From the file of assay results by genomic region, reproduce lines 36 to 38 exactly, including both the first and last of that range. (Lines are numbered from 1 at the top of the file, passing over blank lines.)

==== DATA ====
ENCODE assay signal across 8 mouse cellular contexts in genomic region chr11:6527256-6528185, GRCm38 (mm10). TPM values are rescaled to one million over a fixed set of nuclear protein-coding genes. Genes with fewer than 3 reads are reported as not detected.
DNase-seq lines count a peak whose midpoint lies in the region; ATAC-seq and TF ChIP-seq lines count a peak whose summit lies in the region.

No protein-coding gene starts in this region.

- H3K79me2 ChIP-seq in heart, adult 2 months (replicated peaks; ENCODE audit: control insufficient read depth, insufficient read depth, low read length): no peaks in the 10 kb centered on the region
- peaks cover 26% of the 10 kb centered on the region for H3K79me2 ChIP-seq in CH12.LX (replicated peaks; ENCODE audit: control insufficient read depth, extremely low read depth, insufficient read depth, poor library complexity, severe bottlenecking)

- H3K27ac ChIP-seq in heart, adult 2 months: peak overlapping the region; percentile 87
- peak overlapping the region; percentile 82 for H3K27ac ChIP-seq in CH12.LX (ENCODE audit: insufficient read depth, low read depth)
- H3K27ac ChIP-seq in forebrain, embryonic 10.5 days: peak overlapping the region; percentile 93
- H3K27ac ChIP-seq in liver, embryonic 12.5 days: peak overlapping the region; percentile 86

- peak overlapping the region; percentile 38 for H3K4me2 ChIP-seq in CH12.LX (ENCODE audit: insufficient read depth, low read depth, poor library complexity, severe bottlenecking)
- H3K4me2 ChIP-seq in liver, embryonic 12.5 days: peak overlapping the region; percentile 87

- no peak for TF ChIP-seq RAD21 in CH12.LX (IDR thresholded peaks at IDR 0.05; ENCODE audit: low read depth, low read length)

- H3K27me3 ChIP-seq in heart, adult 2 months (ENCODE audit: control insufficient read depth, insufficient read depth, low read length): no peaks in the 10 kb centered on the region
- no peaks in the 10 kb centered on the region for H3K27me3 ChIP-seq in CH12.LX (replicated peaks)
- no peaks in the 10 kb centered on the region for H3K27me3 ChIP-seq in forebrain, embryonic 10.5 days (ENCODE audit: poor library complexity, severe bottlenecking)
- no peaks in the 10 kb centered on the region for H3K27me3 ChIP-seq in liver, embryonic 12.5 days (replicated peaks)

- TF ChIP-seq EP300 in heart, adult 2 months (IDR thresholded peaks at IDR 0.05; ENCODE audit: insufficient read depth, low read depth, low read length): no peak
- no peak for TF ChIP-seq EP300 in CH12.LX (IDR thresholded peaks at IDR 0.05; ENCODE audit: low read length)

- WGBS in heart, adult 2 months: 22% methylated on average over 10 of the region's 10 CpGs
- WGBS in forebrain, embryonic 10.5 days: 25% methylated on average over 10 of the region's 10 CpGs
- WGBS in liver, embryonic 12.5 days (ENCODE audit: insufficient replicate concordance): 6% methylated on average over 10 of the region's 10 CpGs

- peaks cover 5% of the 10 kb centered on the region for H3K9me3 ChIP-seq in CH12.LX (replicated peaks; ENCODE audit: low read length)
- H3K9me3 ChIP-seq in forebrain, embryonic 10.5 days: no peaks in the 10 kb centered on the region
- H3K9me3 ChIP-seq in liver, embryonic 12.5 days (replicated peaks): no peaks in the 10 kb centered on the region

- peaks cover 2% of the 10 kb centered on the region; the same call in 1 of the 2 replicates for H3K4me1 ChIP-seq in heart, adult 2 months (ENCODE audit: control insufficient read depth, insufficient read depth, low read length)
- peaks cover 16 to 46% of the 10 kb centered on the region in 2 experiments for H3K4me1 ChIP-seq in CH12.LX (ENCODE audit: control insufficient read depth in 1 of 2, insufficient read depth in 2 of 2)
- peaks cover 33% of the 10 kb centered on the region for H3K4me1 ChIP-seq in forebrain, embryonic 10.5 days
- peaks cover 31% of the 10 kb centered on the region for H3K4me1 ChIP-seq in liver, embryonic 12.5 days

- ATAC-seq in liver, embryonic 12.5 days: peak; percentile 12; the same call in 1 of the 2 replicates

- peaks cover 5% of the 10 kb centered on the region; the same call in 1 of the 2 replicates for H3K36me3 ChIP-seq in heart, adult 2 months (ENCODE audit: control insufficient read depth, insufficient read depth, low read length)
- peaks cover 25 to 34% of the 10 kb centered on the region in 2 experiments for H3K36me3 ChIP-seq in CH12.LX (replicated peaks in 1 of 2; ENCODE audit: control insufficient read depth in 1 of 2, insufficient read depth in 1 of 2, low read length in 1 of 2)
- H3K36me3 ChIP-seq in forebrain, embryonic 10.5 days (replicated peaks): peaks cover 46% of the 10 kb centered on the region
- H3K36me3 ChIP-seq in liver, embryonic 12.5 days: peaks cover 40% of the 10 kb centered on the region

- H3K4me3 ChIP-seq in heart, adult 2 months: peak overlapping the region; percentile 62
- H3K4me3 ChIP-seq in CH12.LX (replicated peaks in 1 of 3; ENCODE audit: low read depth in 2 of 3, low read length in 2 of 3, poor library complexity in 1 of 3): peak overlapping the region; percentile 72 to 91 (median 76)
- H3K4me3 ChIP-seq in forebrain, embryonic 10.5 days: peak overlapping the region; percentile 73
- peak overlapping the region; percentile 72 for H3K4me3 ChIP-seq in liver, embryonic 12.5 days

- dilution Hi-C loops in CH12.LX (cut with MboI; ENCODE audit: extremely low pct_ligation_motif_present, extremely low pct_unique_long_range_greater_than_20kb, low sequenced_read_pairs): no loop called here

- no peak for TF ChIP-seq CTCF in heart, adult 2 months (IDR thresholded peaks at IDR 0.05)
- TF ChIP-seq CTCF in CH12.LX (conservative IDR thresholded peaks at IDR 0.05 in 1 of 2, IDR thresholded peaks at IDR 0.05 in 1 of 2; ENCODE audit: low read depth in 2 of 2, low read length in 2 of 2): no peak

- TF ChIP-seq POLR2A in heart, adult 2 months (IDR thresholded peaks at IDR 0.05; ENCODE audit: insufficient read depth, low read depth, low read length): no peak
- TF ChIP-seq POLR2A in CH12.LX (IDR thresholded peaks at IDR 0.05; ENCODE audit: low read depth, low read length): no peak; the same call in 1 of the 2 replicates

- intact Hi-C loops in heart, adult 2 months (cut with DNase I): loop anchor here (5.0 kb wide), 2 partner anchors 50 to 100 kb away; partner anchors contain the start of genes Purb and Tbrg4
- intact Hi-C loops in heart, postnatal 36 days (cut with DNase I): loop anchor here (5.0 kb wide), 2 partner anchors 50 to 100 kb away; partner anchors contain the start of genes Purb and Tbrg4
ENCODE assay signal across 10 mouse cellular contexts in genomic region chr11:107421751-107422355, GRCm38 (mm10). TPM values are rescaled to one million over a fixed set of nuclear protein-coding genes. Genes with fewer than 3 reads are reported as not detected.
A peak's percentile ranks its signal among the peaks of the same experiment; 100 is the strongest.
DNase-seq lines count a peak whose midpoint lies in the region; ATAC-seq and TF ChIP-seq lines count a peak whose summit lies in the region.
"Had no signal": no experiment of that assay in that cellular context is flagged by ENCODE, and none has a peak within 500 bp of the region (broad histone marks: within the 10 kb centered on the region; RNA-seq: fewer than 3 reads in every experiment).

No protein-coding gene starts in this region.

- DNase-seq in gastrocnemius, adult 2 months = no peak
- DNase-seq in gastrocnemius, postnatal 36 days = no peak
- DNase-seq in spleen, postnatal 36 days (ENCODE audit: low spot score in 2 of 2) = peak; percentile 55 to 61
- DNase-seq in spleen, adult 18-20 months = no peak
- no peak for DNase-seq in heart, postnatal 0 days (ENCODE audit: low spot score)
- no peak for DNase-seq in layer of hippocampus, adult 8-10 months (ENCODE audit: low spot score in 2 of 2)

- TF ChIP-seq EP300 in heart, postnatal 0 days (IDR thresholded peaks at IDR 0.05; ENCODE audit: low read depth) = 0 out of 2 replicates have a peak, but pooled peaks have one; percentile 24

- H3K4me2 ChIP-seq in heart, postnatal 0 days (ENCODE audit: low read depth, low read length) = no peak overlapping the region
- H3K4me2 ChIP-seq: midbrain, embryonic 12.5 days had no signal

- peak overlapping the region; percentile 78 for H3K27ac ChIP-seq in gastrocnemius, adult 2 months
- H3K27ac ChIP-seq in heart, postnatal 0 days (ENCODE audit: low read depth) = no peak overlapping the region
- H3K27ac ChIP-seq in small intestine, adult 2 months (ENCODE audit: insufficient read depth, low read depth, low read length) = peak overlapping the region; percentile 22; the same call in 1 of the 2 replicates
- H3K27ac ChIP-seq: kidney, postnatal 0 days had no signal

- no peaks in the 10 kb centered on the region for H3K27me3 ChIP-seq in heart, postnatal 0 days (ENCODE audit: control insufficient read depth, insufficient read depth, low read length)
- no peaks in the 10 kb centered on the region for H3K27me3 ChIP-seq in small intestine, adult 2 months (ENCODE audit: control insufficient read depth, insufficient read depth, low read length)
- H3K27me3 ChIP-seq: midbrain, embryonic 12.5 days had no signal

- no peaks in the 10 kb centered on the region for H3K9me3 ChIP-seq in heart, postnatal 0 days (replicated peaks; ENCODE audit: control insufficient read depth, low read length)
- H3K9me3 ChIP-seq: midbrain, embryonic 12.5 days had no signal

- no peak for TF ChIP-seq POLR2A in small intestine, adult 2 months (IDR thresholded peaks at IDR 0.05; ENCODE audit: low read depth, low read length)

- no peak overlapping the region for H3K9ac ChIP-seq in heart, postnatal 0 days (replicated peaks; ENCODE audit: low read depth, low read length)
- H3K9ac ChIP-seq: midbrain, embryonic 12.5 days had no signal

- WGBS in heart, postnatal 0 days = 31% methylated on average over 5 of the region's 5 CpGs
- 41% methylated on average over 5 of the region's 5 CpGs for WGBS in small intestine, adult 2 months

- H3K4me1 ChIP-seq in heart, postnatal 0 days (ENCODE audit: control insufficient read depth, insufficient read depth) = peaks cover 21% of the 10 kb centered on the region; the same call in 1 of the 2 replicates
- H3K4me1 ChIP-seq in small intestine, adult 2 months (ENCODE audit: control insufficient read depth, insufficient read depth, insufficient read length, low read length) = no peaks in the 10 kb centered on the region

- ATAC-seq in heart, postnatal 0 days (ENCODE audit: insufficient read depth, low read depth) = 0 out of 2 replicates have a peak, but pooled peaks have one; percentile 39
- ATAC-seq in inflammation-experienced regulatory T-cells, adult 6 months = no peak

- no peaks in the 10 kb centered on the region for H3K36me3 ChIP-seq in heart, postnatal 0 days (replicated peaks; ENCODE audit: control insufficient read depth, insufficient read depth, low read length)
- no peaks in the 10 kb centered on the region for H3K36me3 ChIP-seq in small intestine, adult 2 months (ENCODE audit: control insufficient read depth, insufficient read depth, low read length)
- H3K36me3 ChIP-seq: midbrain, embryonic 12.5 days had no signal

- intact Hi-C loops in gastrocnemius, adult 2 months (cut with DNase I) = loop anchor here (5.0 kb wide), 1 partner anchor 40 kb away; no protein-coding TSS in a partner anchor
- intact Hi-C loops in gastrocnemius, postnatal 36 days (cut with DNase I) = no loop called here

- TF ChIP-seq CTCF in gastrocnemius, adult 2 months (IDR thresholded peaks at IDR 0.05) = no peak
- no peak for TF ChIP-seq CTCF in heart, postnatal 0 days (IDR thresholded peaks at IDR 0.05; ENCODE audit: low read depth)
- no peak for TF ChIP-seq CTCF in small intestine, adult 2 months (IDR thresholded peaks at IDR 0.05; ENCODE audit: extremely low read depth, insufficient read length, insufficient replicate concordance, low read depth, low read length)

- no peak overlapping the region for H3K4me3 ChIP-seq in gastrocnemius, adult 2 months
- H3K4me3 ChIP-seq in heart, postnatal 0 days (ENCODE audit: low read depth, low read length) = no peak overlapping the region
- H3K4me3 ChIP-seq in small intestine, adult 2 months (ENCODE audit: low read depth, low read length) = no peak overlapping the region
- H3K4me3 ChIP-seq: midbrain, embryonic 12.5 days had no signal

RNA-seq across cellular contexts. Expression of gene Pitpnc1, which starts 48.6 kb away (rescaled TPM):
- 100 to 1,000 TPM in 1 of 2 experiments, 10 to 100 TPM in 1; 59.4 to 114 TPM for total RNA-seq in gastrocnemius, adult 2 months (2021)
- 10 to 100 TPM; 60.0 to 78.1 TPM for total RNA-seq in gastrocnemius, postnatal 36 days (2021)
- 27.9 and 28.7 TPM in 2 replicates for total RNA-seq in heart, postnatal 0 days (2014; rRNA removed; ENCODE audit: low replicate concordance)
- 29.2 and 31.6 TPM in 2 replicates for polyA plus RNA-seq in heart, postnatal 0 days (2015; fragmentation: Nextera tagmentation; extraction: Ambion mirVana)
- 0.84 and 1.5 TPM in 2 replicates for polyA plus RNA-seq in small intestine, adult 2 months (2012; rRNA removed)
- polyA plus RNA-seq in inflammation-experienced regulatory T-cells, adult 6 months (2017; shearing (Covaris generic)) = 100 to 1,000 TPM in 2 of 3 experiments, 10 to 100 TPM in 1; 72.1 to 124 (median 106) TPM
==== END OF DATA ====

- H3K4me3 ChIP-seq in forebrain, embryonic 10.5 days: peak overlapping the region; percentile 73
- peak overlapping the region; percentile 72 for H3K4me3 ChIP-seq in liver, embryonic 12.5 days

- dilution Hi-C loops in CH12.LX (cut with MboI; ENCODE audit: extremely low pct_ligation_motif_present, extremely low pct_unique_long_range_greater_than_20kb, low sequenced_read_pairs): no loop called here